After a welcome from Mary on behalf of ALA and Judy from Verizon Foundation, Marc Prensky, author of Don’t Bother Me Mom, I’m Learning, took the stage. A quick poll revealed there are a handful of nonlibrarians: special educators, lawyers, museum staff; and even a few non-gamers (read: not gamers YET). Gamers present content differently; they invite the audience members to participate (i.e. raise two hands to have your say).

 Marc showed a history of librarians from the librarian who measured the Earth to Conan the Librarian, and challenged us to change the name and try new merchandising (read or die!).  The same kinds of stories we are used to hearing in books are available as spoken word, as graphic novels, as games.  Games are complex, and complex games, not trivial games, are the ones to pay attention to. Mini or Casual games (5 minute-2 hour investment) are still around – women over 40 play them on the Internet (checkers, solatiare, etc). It’s NOT what the kids are playing – kids are playing complex games (8-100 hour investment). If you listen to the press, you only hear the negatives. The truth is that games present learning with engagement. The results demonstrate it from executives, lawyers, doctors, sports managers, and workers who attribute their professional / career success to game playing. Why? The learn to role play an expert and address ethics, leadership and more. No media can be consumed in a vaccuum. We are accustomed to examining books and film – for gaming, we might not have the chops. We can try to play, we can examine it from afar, or we can start a dialogue. Before you say “STOP” ask, “Tell me more.” 

What are the outcomes from letting kids play games?  Reviews, mentoring, game discussion, more. Prensky suggests merging simulations and games (they have different attitudes, i.e. product focused vs. experienced focused).   Through games, kids learn to:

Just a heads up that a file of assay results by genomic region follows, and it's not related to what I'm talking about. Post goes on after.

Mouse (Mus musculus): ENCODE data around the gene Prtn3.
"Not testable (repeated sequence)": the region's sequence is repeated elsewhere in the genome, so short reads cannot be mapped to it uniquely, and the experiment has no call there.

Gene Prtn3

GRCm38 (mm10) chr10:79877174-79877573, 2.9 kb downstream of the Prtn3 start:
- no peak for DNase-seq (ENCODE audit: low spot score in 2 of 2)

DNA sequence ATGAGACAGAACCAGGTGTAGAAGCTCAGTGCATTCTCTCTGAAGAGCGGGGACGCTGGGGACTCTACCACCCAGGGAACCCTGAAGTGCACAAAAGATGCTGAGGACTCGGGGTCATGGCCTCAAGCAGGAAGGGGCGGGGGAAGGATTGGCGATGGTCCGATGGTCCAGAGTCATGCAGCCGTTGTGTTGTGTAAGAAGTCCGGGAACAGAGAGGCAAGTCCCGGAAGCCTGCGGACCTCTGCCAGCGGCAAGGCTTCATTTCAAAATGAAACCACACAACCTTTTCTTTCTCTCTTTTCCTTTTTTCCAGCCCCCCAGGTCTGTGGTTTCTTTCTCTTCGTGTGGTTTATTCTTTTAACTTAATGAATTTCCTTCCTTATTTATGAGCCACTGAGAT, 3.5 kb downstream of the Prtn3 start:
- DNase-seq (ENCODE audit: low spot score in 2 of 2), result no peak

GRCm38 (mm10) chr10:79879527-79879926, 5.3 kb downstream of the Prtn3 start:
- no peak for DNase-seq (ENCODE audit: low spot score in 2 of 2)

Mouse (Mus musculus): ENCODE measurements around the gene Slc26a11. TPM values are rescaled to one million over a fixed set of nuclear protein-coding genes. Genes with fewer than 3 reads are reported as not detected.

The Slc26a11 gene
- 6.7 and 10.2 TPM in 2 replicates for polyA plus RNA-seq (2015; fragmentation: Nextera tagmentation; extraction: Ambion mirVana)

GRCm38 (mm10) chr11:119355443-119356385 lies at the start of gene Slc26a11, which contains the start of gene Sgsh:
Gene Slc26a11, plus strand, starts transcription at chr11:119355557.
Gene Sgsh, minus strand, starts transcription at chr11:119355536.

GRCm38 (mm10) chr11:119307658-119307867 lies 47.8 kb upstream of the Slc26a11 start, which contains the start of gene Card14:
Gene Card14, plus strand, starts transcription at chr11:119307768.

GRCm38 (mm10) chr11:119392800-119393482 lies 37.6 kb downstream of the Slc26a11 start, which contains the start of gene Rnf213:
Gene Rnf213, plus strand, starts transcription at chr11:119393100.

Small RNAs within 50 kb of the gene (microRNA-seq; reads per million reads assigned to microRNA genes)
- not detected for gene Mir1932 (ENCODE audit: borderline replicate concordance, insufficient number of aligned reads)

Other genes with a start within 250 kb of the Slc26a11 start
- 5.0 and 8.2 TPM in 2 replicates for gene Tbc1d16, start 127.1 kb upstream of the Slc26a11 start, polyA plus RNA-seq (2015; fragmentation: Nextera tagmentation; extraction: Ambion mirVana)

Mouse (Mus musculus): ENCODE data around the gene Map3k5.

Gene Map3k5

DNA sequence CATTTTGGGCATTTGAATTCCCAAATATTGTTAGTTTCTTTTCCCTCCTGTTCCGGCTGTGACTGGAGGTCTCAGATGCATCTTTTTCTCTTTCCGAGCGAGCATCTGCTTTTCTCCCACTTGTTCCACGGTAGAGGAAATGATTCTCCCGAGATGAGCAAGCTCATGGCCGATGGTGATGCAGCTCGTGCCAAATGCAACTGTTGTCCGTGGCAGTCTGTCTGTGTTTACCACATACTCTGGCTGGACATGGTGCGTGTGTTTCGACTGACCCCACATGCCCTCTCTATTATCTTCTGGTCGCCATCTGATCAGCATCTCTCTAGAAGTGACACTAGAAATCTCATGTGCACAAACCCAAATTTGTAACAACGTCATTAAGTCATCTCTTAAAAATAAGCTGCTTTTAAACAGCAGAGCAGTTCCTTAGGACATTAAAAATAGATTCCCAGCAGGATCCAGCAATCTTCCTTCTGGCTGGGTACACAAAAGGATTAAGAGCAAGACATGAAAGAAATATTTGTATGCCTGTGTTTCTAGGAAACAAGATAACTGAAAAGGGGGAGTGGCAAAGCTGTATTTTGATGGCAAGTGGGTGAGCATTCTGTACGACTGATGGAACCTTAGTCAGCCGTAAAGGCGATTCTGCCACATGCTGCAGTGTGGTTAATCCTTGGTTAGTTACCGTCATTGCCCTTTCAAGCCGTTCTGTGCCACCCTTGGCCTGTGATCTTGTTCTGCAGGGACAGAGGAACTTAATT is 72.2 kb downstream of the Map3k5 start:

• Cooperate, collaborate and work in teams
  • Make effective decisions under stress
  • Take prudent risks
  • Make ethical decisions 
  • Employ sicentific method
  • Apply & master skills 
  • Think laterally & strategically
  • Persist & solve difficult problems
  • Develop attitudes as discussed in Got Game

They learn game systems that are better than what we have in the educational (and to some degree, the library) world. There is lots of information AROUND games – reviews, FAQs, print materials, official sites. There are hundreds of mini-games on the web, covering all topics – many are student created. They can be hard to find. Prensky said we need librarians to catalog them! Check out the list of online games for libraries at ALA Gaming Resources Wiki. 

Commercial games are getting more & more educational i.e., Civilization IV, Roller Coaster Tycoon, Typing of the Dead, Food Force, Peacemaker, Environmental Detectives, Real Lives, Eyewitness, Revolution, Immune Attack Algebots, DimenXion, Pulse, Spore, Sim City 4. There are even AIDS education games. Get links to these and more from http://www.socialimpactgames.com.Next steps? “Offer game design competitions,” suggests Prensky. Pay attention to cell phone gaming, it’s growing fast. Pay attention to programming, it’s the, new literacy. Be a barrier buster to the barriers to gaming (money, time, knowledge technology, security, etc.).  The 21st century means digital life (e-life has benefits–no body language means no body odor!) and CHANGE.  Prensky predicts the future will bring:

  1.  mobil phone websites
  2. direct mind meld
  3. implants wearable really time environments
  4. technology 1 BILLION times for powerful than we see now
  5. sentient machines

At our NEXT CONFERENCE: Bring the smartest kids you know to talk about not what you are going to do TO kids but what you are going to do WITH kids.  Get the slides! Email marc@games2train.com; links: Games 2 Train Q. Why is programming the new literacy?  A. Only specialized people are fluent, just like in middle ages when you wanted someone to scribe a letter.  Q. How do we go about training ourselves and not simpy saying we are not digital natives?  A.  Forget abut Natives and Immigrants, let’s talk about how we are becoming “Homo Sapien digital” – the issue is working together with those who will NEVER get the chops.

Last Call for GLLS08 Proposals!

Thursday, June 12th, 2008

This MONDAY June 15th marks the deadline for proposals for the Gaming, Learning & Libraries Symposium in Oak Brook (a Chicago suburb), IL from November 2-4, 2008.

Topics of particular interest include game design, the gaming industry, accessibility, and assessment and evaluation of gaming programs. The Call for Presenters on the ALA TechSource wiki has details, or you can complete a form on Zoho Creator.

Good luck!